Freud continues his discussion of sexual control in the previous chapter, arguing that the “sexual frustrations” society imposes on individuals cause certain individuals, known as neurotics, to create certain symptoms in response (for example, excessive worry, bodily fixations, or obsessions). These symptoms give the neurotic both pleasure and pain—pain in their existence, and pleasure in the neurotic’s continual attempts to indulge in the symptoms and overcome them.
Neurosis is an important term in Freud’s system. In the definition provided in this chapter, neurosis is something like a “super-abundance,” an overflow of nervous energies – which cause the neurotic to have difficulty operating in the social world. Neurotics, therefore, possess a more pronounced version of the frustration and suppression of instinctual desires that all humans must deal with.
Freud then turns his attention back to the concept of the Golden Rule, which he seeks to analyze, and to debunk, in greater detail. For, Freud argues, the rule makes no sense when held up to closer scrutiny. If love is a valuable thing, one in which humans put a great deal of esteem, then it cannot make sense for humans to “love” a stranger equally to a family member or close friend. This, Freud argues, would devalue the concept of love and make it meaningless—and surely this cannot be the intent of religious doctrine.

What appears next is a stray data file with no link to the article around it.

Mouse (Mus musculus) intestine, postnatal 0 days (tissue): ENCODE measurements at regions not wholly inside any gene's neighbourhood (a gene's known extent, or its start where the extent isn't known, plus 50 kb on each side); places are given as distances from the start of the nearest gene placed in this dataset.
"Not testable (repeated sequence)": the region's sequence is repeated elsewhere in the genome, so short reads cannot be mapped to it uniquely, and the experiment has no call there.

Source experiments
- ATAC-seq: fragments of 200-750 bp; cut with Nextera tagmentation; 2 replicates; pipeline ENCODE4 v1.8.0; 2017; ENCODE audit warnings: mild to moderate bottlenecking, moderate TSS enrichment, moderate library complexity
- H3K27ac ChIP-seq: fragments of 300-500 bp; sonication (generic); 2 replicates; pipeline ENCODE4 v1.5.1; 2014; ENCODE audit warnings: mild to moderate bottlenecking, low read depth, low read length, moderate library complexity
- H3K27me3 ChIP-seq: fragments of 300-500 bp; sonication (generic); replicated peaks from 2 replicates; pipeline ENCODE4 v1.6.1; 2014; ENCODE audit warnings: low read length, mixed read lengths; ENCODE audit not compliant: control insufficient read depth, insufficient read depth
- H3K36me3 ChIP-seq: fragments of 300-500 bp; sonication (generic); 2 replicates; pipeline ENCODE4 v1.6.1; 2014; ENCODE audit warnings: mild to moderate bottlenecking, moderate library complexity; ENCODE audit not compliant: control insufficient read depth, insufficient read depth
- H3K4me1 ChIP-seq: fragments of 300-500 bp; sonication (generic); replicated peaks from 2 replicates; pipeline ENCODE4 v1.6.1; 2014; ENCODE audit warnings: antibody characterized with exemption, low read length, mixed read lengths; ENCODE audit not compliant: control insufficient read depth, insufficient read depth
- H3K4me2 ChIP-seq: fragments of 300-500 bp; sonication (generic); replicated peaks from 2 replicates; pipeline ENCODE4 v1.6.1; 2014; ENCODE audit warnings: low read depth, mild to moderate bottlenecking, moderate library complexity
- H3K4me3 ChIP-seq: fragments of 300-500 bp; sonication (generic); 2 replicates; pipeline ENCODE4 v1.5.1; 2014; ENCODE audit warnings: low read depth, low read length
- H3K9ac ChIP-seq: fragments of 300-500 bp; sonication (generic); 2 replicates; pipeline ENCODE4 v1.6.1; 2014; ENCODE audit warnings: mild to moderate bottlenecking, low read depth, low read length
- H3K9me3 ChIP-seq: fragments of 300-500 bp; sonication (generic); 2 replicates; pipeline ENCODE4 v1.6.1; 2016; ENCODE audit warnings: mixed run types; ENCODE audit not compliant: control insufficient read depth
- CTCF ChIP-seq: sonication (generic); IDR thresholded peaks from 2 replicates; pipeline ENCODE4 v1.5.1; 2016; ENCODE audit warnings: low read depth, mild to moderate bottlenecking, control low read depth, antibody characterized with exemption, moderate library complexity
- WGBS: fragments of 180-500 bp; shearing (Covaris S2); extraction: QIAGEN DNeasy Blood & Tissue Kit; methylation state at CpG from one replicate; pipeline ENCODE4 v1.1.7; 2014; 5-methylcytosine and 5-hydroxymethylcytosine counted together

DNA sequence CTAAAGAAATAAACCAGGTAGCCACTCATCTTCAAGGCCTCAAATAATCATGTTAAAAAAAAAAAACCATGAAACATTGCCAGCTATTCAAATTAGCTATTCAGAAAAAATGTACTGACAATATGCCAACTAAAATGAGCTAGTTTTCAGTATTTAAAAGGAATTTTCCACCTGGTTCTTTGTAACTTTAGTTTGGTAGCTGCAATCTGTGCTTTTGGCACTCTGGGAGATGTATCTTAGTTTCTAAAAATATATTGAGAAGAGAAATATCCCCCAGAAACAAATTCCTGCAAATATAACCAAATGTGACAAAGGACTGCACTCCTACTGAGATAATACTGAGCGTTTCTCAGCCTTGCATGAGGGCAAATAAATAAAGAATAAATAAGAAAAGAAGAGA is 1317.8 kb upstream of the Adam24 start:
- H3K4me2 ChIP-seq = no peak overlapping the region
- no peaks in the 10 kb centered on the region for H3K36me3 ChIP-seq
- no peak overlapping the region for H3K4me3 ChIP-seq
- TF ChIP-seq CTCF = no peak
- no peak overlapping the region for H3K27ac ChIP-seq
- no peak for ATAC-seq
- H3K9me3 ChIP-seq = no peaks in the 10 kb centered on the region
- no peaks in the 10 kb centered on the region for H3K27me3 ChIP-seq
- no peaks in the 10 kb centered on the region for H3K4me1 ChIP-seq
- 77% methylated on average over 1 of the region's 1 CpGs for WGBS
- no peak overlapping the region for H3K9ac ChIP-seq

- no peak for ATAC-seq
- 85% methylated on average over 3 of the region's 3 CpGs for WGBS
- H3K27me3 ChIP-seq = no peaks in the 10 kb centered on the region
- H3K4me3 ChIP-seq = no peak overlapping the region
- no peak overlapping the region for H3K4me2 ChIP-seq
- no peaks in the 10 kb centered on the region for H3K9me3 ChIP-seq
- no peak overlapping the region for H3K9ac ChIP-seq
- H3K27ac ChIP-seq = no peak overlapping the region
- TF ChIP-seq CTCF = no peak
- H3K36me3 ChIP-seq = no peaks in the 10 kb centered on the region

Freud’s definition of love in this chapter is similar to the one used previously in the text. Romantic love is a selfish, rather than selfless, proposition – it is the joining of one’s life with another’s for purposes of mutual benefit. Freud therefore has trouble reconciling this selfish definition of love with the selfless love advocated for by the Christian faith.
Freud says that, although it might make sense to “love one’s neighbor insofar as that neighbor loves you,” it makes no sense at all to love one’s “enemies,” as Jesus also commands his followers in the New Testament. Enemies, Freud argues, should be loathed or competed against. This is the natural model of human society, and to argue that enemies ought to be loved is to ignore completely the real antagonism between some groups of humans.
Again, Freud finds Christ’s teachings to run counter to human nature and “common sense.” Freud’s implication here is that the Golden Rule might be a useful principle for a society to claim to follow—to advocate for in the abstract—but it is not a workable principle in practice. It is too generous, whereas humans are inherently egotistical.
Freud goes one step further. He writes that not only is it unnatural for humans to love their neighbors and enemies as themselves, it is instead more natural for humans to be aggressive toward most people—even toward friends. This aggressiveness, competitiveness, and desire for one’s self-interest is deep-rooted in humans, enough so that “the primary mutual hostility of human beings [is]” a “perpetual threat” to “civilized society.”
Aggression will become an important drive later on in Freud’s text. Aggressiveness is, in this usage, the opposite of generous, Christian love. It is the desire, instead, to better one’s opponent – it is a tendency to view the world as a “me vs. them” competition.